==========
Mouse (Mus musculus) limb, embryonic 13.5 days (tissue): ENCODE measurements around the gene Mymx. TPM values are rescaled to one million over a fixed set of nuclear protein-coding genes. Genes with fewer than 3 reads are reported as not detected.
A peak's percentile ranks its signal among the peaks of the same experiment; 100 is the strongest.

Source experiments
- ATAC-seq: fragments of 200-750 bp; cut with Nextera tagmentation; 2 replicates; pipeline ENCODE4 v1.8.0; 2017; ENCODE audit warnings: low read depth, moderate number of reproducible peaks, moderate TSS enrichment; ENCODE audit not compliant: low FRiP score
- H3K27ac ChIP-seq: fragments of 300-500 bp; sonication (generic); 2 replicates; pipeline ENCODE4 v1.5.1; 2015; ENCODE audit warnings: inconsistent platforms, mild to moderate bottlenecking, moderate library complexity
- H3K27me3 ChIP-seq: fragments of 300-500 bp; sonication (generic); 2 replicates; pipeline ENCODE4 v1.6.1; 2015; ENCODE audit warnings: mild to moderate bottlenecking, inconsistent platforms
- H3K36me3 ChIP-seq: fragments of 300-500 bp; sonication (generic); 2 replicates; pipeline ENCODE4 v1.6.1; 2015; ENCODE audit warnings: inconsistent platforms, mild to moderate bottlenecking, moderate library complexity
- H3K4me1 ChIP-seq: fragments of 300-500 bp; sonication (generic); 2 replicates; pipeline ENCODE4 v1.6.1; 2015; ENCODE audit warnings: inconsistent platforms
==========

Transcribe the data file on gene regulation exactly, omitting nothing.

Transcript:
Mouse (Mus musculus) limb, embryonic 13.5 days (tissue): ENCODE measurements around the gene Mymx. TPM values are rescaled to one million over a fixed set of nuclear protein-coding genes. Genes with fewer than 3 reads are reported as not detected.
A peak's percentile ranks its signal among the peaks of the same experiment; 100 is the strongest.

Source experiments
- ATAC-seq: fragments of 200-750 bp; cut with Nextera tagmentation; 2 replicates; pipeline ENCODE4 v1.8.0; 2017; ENCODE audit warnings: low read depth, moderate number of reproducible peaks, moderate TSS enrichment; ENCODE audit not compliant: low FRiP score
- H3K27ac ChIP-seq: fragments of 300-500 bp; sonication (generic); 2 replicates; pipeline ENCODE4 v1.5.1; 2015; ENCODE audit warnings: inconsistent platforms, mild to moderate bottlenecking, moderate library complexity
- H3K27me3 ChIP-seq: fragments of 300-500 bp; sonication (generic); 2 replicates; pipeline ENCODE4 v1.6.1; 2015; ENCODE audit warnings: mild to moderate bottlenecking, inconsistent platforms
- H3K36me3 ChIP-seq: fragments of 300-500 bp; sonication (generic); 2 replicates; pipeline ENCODE4 v1.6.1; 2015; ENCODE audit warnings: inconsistent platforms, mild to moderate bottlenecking, moderate library complexity
- H3K4me1 ChIP-seq: fragments of 300-500 bp; sonication (generic); 2 replicates; pipeline ENCODE4 v1.6.1; 2015; ENCODE audit warnings: inconsistent platforms